This week: On the Benefits of Free-Flow WritingEdited by: Joy
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"I can shake off everything as I write; my sorrows disappear, my courage is reborn."
"You never have to change anything you got up in the middle of the night to write."
"You just go straight for the reality of the situation. So when I sit down to write, I find myself judging it as I'm doing it, as opposed to letting it free flow."
"We write to taste life twice, in the moment and in retrospect."
Hello, I am Joy , this week's drama editor. This issue is about the positives of free-flow exercises.
Thank you for reading our newsletters and for supplying the editors with feedback and encouragement.
Please, note that there are no rules in writing, but there are methods that work for most of us most of the time.
The ideas and suggestions in my articles and editorials have to do with those methods. You are always free to find your own way and alter the methods to your liking.
Welcome to the Drama newsletter
My favorite type of writing is fooling around with free-flow. I usually take a pen or a ballpoint with a smooth, fluid tip and write in a notebook or a piece of paper just whatever comes. This action is similar to the automatic writing of psychics; not that I am psychic, but I love surprising myself with whatever my mind lets out. On the days when I cannot think of anything, I start with describing those things around me. My phrases, sentences, feelings, and ideas may shift, become disconnected, illogical, and stumble with a lot of mistakes, but this doesn’t matter because it is the sound of the voices within me.
We writers have many voices within ourselves, but these voices are hesitant to come out, and they may not answer us when we call upon them directly. To loosen up and encourage these voices, we need to set them free from their prisons. I think the free-flow writing helps us to do that since writing means having a close relationship with oneself and then the rest of the world. Through free-flow, we learn to trust our own experiences, so we can feel our connections and find our styles and originality.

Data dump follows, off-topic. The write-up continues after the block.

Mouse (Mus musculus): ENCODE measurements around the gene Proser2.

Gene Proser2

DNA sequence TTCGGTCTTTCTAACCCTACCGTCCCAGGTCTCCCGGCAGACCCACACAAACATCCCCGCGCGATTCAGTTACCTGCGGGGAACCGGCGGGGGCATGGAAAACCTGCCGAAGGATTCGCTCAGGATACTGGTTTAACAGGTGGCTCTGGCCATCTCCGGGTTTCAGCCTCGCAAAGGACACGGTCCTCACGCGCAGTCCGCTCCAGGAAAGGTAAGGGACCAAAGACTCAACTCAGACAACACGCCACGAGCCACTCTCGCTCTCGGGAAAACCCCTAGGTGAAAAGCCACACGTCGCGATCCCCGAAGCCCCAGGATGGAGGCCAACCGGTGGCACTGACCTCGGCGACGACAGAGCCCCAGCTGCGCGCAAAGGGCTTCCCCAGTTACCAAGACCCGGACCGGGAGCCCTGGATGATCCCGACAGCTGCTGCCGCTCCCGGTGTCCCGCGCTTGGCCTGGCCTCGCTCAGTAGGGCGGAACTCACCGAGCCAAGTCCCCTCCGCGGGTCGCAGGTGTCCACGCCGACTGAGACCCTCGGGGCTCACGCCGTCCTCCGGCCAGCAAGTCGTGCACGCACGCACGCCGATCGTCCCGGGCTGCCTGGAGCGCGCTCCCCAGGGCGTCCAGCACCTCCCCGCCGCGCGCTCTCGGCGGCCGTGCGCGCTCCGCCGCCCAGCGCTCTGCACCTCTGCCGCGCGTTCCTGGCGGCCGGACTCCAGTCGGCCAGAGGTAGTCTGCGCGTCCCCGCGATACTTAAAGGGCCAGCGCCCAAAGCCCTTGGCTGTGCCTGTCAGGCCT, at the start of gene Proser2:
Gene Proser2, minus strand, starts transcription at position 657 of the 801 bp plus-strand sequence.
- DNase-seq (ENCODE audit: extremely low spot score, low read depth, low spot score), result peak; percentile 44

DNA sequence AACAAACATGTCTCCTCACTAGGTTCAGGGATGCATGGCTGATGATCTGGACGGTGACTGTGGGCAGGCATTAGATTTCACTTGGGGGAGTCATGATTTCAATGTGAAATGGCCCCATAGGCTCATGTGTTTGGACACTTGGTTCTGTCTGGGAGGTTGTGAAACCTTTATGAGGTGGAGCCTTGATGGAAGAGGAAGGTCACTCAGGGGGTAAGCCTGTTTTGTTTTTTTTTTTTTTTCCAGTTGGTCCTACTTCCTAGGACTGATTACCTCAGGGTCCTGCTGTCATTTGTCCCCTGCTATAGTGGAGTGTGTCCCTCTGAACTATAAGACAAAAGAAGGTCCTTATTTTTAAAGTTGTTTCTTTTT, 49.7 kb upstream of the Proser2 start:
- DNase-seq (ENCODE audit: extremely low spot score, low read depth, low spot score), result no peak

If you haven’t tried free-flow writing and wish to do so, you can start small. By that I mean, you can start with only three minutes of writing. Surely, you can try writing on the computer, too, but I find longhand to be more effective. The thing is, this exercise needs to be done very often, and even on a daily basis.
Quite a few writers report looking back on their free-flow work to find meaningful ideas and texts in them. This is because the writers gain freedom from other eyes watching them as the scrutiny of other people may limit their self-expression.
We can do free-flow in several ways, although my favorite one is just to write whatever pops up. One type of free-flow can be taking a subject or an idea and write anything that flows from the pen on that subject. If the writer digresses in the meantime, so much the better. For this type of exercise, it may be a good idea to jot down the ideas that come to us and we don’t find the time to write them down. It may also be a good practice to make an idea-file either on the computer or in a notebook. This way an idea can be chosen later for the everyday exercise.